Monday, 4 March 2013
Castlevania II: Simon's Quest Review (NES)
Set in 1698, seven years after the original Castlevania, we find Dracula has placed a curse on his slayer Simon Belmont. The curse will gradually weaken and kill Simon meaning that when Dracula awakens once more there will be no more meddling Belmont’s to stop him. In order to break the curse Simon must gather up the scattered parts of Dracula’s body, then resurrect and burn him, thus lifting the curse.
Castlevania II takes a different approach to the previous game. Instead of simple hack and slash levels we are now thrown into a more cultured role-play title. Simon must travel across the land collecting items and speaking to the inhabitants of villages and towns. This reveals vital information needed in order to solve the many puzzles you come across. Solving the puzzles allows you to locate where the castles are that hold Dracula's body parts, the castles must then be searched and the evil monsters that guard them defeated.
The move to a more adventure style of game suits the series very well. Simon now levels up after collecting enough experience points, while there are also numerous magical items and weapons to use against the minions of evil. To say the game is step forward from the original is a massive understatement, there is simply so much more to this than the prequel. The playing area acts as one huge maze as certain towns and castles can only be reached when various items are used in certain places. This acts to make you really think about where you are trying to get to. Furthermore, a day and night system is employed to great effect. At night monsters are a lot stronger and peaceful towns become infested with zombies, an excellent idea especially considering the subject matter.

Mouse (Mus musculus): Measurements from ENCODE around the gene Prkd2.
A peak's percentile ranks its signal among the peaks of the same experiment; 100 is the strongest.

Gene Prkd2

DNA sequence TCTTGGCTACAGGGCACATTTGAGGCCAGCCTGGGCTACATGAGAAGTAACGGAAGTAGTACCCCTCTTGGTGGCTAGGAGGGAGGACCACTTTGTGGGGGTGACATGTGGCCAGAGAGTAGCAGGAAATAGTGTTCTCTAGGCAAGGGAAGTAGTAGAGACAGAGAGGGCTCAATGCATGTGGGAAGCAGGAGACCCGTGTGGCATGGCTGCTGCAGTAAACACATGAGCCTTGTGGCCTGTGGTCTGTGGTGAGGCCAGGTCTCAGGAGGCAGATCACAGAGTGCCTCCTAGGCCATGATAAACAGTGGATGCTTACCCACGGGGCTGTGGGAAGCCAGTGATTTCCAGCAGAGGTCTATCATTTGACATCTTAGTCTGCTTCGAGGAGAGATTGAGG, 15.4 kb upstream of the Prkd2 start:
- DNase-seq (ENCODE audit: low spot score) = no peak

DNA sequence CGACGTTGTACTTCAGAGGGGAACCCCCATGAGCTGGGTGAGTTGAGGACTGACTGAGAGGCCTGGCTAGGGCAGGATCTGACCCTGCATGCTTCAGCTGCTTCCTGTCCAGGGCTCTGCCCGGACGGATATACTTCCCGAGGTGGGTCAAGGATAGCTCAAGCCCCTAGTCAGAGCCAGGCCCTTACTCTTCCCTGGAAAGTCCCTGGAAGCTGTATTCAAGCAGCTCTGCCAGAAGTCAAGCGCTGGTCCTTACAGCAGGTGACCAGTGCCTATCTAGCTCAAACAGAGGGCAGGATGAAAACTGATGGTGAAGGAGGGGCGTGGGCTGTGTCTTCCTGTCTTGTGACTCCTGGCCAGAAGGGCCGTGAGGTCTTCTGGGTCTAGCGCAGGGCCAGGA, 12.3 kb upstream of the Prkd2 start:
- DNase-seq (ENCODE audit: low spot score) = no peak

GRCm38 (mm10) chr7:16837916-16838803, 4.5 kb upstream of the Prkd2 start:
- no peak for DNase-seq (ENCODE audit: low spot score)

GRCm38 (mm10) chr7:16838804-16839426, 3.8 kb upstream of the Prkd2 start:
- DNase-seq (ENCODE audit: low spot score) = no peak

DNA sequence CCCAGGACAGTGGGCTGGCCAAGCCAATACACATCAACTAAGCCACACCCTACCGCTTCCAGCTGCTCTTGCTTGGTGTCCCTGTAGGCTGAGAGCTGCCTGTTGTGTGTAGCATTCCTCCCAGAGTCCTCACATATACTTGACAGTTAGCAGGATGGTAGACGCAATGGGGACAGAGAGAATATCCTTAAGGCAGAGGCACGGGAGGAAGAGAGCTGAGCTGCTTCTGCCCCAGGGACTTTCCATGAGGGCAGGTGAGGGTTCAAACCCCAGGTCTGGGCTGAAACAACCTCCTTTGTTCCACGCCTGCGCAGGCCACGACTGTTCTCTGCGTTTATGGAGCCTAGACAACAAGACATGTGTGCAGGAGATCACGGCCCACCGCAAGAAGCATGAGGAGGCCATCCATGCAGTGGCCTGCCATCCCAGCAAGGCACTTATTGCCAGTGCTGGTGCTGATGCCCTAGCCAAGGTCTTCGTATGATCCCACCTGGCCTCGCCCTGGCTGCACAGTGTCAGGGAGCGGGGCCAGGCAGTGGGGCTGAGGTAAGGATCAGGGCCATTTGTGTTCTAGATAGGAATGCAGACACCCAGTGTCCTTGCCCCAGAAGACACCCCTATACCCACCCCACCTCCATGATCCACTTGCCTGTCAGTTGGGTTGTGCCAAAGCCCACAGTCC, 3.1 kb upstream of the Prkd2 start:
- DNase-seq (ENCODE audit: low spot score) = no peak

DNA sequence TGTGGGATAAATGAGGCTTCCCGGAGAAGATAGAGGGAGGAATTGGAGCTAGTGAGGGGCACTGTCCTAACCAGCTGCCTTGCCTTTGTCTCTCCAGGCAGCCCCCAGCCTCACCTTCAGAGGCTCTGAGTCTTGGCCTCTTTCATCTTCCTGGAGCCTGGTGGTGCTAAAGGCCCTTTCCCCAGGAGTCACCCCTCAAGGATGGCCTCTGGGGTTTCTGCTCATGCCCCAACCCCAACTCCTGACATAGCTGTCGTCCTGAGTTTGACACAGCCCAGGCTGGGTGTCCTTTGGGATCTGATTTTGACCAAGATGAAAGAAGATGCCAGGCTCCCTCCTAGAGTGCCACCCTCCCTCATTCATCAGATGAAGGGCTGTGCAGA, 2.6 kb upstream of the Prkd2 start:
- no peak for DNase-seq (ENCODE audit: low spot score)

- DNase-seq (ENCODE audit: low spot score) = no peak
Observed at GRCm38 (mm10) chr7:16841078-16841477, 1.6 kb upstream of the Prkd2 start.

Graphically, the game is the best looking of all the NES Castlevania games, characters though a touch small, are all excellently done and unlike in the other games never clash with their surroundings. Numerous different environments are all well represented with a wide colour palette being used to create towns, marshes and woods among others. However, slowdown and flickering are very apparent in places, especially inside castles and this detracts from what is generally a well-put together game.
Once you play the game it becomes clear that a lot of development has happened in terms of play mechanics, though you still cannot change direction while jumping the whole way you move around and fight has become so much better than the original. Climbing up stairs is no longer a matter of life and death with Simon going where you want him to, relieving a lot of the frustration that marred the previous game.
Overall, Castlevania II is an excellent adventure game and a massive progression in the series, The third installment moved back to the basic hack and slash action, which really is a missed opportunity (although the game itself is great). Simon’s Quest though is an absolute joy to play with an interesting plot and deep world to explore. Everything just seems to fit into place, even the sound is outstanding, meaning Castlevania II remains not only one of the best in the series but also one of the best adventure game of the eight bit generation.